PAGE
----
But those artefacts only show up as a side-effect of malicious activity that’s already happened, so the attackers have the upper hand until someone notices something.

What happened?

As you can imagine, Atlassian isn’t giving away any specific information about the bug at this point, given that it’s still working on a fix.

Fortunately, even though Volexity decided to blog about this security hole publicly rather than disclosing it privately to Atlassian and giving the company a few days to fix it quietly, both parties seem to have kept enough details under wraps that we aren’t aware of any “here’s how you do it, folks!” sample code floating around at the moment.

Atlassian is advising customers who can pre-filter incoming web data to look out for URLs containing ${, saying that blocking these “may reduce your risk”.

That makes this bug sound a bit like the infamous Log4Shell hole from the end of 2021, where text that was logged didn’t actually get logged literally if it contained special commands bracketed in ${....} characters.

If you’ve ever used the Bash shell, you’ll be familiar with this sort of “metacommand”. In Bash, the magic brackets are round, not squiggly, so that the text $(runthis) doesn’t get used exactly as it’s written, but instead gets replaced with the output generated by executing the runthis command, which is a very different and much more dangerous thing indeed.

We’re therefore guessing that this exploit is triggered by the way that Atlassian’s code processes the “query” part of URLs that don’t just have a servername and a filename, but are followed by some sort of query string, typically preceded by a question mark.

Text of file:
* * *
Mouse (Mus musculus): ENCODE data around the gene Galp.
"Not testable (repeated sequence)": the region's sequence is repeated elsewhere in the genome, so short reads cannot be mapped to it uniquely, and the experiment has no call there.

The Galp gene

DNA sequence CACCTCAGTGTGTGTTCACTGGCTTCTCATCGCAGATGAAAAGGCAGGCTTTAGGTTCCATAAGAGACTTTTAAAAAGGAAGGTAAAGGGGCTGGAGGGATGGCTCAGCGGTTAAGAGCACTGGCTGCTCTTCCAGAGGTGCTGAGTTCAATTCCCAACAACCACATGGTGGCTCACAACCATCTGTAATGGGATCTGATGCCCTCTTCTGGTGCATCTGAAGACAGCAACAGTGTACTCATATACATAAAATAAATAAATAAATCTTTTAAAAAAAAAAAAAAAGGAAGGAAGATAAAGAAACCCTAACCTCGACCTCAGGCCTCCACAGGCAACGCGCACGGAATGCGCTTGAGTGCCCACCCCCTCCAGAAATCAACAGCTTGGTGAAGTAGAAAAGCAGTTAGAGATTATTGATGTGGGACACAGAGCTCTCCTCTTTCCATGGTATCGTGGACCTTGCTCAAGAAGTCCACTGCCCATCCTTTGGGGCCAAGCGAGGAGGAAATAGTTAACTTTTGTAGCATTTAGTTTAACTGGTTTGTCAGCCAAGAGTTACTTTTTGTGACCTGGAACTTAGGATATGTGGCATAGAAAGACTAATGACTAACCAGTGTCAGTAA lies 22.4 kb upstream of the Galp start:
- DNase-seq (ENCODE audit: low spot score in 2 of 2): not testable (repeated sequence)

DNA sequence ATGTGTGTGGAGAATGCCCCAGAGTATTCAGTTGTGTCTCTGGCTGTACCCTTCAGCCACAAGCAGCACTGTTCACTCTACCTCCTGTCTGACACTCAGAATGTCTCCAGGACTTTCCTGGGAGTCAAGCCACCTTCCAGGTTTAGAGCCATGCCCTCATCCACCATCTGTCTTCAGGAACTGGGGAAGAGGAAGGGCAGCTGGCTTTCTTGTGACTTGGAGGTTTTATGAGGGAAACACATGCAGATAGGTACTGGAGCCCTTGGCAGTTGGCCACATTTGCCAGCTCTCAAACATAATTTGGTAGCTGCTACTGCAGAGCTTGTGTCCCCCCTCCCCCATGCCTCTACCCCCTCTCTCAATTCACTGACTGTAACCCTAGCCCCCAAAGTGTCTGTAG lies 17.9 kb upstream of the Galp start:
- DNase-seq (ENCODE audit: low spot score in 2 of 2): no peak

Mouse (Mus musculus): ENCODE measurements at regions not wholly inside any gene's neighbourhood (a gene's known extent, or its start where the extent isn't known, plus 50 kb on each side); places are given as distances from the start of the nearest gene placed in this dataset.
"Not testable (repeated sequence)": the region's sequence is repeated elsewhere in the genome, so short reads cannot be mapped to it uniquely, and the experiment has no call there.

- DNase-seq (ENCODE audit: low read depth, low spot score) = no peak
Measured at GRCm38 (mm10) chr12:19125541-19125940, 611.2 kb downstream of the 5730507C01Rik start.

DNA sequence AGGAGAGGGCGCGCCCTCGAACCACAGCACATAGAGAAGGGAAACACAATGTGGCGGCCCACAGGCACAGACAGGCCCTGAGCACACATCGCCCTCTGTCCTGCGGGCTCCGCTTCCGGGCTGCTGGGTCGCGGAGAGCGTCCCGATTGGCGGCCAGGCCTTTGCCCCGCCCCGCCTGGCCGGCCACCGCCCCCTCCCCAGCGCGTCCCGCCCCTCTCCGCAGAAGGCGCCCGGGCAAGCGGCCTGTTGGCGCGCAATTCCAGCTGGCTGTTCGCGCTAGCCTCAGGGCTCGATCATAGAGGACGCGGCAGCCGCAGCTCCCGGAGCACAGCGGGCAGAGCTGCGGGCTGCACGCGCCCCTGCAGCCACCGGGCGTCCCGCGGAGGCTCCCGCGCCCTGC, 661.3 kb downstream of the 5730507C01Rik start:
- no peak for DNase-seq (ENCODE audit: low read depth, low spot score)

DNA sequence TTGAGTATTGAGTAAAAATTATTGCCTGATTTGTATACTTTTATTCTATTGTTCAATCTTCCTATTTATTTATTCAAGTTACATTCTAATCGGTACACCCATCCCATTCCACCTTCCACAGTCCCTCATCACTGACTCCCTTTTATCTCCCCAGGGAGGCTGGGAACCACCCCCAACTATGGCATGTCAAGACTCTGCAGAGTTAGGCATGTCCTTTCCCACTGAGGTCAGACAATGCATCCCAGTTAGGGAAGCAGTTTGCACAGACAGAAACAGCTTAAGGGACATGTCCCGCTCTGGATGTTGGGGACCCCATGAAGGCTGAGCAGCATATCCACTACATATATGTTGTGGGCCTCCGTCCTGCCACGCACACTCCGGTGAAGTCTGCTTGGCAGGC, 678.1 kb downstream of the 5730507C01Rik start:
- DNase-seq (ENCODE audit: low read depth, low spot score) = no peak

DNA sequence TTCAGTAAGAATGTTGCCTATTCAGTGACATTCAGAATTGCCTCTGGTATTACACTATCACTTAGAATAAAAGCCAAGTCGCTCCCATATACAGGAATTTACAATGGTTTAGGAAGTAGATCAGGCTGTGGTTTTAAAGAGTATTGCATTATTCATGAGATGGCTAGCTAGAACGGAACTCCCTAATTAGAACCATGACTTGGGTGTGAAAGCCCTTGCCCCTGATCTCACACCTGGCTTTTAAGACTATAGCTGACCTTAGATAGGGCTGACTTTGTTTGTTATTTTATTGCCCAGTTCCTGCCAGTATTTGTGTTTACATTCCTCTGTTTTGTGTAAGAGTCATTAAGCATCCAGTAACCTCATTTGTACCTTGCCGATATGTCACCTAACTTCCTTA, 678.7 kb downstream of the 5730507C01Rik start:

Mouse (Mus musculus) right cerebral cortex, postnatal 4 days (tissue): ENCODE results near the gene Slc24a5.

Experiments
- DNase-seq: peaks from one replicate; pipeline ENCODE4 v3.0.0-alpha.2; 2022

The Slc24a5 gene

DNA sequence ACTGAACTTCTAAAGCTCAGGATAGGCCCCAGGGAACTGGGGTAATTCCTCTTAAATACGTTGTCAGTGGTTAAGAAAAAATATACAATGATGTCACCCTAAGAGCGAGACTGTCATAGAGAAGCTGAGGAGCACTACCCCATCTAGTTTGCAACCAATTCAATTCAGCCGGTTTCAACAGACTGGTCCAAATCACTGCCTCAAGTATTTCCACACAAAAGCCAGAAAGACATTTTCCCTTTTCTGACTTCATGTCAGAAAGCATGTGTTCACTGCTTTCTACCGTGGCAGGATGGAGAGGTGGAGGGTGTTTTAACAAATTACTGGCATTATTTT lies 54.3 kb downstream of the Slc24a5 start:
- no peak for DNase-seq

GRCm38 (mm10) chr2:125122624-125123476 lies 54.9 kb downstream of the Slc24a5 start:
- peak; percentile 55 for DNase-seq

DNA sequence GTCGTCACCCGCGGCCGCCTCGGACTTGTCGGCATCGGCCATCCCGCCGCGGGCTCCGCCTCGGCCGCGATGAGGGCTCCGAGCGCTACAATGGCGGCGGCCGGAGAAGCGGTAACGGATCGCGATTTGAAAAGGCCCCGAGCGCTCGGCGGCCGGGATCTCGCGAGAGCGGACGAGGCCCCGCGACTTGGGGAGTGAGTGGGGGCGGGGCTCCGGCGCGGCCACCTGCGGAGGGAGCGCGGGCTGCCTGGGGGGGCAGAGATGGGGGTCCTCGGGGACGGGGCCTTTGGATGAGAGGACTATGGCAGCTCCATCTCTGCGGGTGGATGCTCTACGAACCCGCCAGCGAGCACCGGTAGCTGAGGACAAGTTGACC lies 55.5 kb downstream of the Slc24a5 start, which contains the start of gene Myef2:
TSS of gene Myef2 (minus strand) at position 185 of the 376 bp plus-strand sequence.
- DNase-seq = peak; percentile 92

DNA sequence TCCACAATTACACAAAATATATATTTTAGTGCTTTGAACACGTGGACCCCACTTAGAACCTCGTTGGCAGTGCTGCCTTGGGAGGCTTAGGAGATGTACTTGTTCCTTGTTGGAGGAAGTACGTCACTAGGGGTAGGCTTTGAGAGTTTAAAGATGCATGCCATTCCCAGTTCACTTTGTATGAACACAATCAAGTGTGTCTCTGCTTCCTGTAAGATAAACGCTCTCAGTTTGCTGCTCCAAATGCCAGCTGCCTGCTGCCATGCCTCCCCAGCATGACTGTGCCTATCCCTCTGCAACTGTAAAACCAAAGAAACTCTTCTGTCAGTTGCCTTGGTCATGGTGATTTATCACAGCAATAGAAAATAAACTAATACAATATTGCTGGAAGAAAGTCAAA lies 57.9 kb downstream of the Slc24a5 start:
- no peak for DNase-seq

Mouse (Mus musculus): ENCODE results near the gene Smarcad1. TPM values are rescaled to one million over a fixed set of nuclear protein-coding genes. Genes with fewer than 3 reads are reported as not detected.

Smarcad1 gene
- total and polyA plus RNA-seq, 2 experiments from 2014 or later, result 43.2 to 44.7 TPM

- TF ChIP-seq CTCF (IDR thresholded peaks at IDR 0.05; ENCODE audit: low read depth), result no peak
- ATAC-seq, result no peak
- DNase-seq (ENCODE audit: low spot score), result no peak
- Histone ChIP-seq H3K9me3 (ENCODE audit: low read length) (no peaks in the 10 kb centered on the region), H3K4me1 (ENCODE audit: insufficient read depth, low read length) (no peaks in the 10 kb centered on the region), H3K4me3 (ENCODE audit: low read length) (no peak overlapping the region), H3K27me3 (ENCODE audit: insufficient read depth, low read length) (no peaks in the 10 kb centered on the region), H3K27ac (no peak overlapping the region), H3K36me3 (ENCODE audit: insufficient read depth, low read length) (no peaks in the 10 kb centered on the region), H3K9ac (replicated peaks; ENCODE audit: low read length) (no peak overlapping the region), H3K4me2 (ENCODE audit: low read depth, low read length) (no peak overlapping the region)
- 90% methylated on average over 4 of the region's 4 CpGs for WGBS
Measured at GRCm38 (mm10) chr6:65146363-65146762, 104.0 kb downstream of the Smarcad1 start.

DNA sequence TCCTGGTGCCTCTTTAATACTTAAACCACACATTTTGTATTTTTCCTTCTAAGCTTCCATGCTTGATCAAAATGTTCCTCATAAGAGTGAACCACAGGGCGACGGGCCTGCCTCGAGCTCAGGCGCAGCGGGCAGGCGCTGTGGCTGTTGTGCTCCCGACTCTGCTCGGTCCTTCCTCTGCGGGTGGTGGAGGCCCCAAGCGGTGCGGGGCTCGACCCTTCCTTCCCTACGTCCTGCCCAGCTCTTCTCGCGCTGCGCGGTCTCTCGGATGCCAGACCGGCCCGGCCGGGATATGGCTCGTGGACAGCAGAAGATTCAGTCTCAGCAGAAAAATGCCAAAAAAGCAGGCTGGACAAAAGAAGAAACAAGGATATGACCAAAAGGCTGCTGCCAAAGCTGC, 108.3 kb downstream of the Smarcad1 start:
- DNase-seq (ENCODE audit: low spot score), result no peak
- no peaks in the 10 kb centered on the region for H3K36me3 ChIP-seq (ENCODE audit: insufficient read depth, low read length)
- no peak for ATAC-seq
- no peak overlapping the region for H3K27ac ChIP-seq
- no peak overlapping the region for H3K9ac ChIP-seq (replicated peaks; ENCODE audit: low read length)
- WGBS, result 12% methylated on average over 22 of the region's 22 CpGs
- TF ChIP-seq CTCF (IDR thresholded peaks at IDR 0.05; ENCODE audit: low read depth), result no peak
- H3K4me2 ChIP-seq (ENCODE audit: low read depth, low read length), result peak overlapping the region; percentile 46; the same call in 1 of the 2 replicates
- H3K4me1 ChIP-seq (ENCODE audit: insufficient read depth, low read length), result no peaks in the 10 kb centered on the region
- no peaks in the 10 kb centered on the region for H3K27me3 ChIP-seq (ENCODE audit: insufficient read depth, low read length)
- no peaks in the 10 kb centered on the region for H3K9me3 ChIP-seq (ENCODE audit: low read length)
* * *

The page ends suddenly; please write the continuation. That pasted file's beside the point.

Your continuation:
Interestingly, the characters { and } aren’t actually allowed to appear in URLs, and are supposed to be transmitted as special “escape codes” in hexadecimal instead, thus appearing as %7B and %7D respectively.

Whether this bug depends on rogue URL characters that were sent without being escaped, or whether you should be checking for ${ after the URL has been “unescaped” by your web server isn’t clear.

So, if you are going to add a temporary URL filter, we’d suggest looking out for the { character in both its raw and escaped forms, just in case.

What to do?

Atlassian has dubbed this bug Critical, and has said it will have a patch out at an “estimated time [of] EOD June 3 PDT”, which is a reassuring yet vague and tautological at the same time.

(The phrase EOD is unspecific in its own right, and doesn’t really need the word “estimated” to accompany it.)

Remember that EOD stands for end-of-day, and thus could be as late as one minute to midnight.

And 2022-06-03T23:59 UTC-7 (where PDT is short for Pacific Daylight Time, as used in June on the West coast of the US) is 2022-06-04T06:59 Zulu time, which is just shy of 8am on Saturday in the UK, and 9am in Western Europe.

In other words, be prepared to stay up late, or to get up early, because you will want to grab the patch as soon as you can.

That’s because we’re assuming that the patch is likely to reveal the nature of the attack and how to exploit it, and thus that proof-of-concept files and actual attacks will soon follow.

In the meantime:

  • Take your Confluence servers offline temporarily if that’s an option.
  • Block open access to your servers directly from the internet if you can.
  • Consider blocking URLs with ${ in them if you have a quick way to add a basic filter.